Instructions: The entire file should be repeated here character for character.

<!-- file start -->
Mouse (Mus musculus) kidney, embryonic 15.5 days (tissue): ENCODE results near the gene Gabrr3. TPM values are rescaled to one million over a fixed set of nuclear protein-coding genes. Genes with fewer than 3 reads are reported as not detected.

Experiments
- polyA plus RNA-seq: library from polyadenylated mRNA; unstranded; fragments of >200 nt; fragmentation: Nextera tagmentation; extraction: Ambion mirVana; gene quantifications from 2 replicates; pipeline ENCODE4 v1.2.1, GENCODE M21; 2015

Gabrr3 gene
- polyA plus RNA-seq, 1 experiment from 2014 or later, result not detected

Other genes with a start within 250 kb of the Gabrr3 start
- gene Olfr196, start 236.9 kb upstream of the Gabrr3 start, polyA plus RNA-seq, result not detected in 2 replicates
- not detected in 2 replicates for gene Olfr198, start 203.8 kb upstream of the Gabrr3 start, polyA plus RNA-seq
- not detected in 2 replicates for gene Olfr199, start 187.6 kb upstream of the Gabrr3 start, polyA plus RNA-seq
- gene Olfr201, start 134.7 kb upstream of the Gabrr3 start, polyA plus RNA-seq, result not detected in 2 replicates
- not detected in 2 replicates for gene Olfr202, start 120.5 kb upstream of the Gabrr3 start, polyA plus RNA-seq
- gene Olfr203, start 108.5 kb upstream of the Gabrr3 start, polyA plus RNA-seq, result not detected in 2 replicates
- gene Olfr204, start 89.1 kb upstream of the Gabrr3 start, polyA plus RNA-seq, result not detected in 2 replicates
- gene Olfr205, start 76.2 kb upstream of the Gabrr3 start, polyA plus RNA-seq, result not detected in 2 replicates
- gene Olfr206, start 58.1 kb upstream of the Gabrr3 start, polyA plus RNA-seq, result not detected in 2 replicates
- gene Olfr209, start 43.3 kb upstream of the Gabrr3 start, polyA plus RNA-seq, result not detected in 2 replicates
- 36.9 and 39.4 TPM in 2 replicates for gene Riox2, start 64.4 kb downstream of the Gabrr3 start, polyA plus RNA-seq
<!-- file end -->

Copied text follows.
Mouse (Mus musculus) kidney, embryonic 15.5 days (tissue): ENCODE results near the gene Gabrr3. TPM values are rescaled to one million over a fixed set of nuclear protein-coding genes. Genes with fewer than 3 reads are reported as not detected.

Experiments
- polyA plus RNA-seq: library from polyadenylated mRNA; unstranded; fragments of >200 nt; fragmentation: Nextera tagmentation; extraction: Ambion mirVana; gene quantifications from 2 replicates; pipeline ENCODE4 v1.2.1, GENCODE M21; 2015

Gabrr3 gene
- polyA plus RNA-seq, 1 experiment from 2014 or later, result not detected

Other genes with a start within 250 kb of the Gabrr3 start
- gene Olfr196, start 236.9 kb upstream of the Gabrr3 start, polyA plus RNA-seq, result not detected in 2 replicates
- not detected in 2 replicates for gene Olfr198, start 203.8 kb upstream of the Gabrr3 start, polyA plus RNA-seq
- not detected in 2 replicates for gene Olfr199, start 187.6 kb upstream of the Gabrr3 start, polyA plus RNA-seq
- gene Olfr201, start 134.7 kb upstream of the Gabrr3 start, polyA plus RNA-seq, result not detected in 2 replicates
- not detected in 2 replicates for gene Olfr202, start 120.5 kb upstream of the Gabrr3 start, polyA plus RNA-seq
- gene Olfr203, start 108.5 kb upstream of the Gabrr3 start, polyA plus RNA-seq, result not detected in 2 replicates
- gene Olfr204, start 89.1 kb upstream of the Gabrr3 start, polyA plus RNA-seq, result not detected in 2 replicates
- gene Olfr205, start 76.2 kb upstream of the Gabrr3 start, polyA plus RNA-seq, result not detected in 2 replicates
- gene Olfr206, start 58.1 kb upstream of the Gabrr3 start, polyA plus RNA-seq, result not detected in 2 replicates
- gene Olfr209, start 43.3 kb upstream of the Gabrr3 start, polyA plus RNA-seq, result not detected in 2 replicates
- 36.9 and 39.4 TPM in 2 replicates for gene Riox2, start 64.4 kb downstream of the Gabrr3 start, polyA plus RNA-seq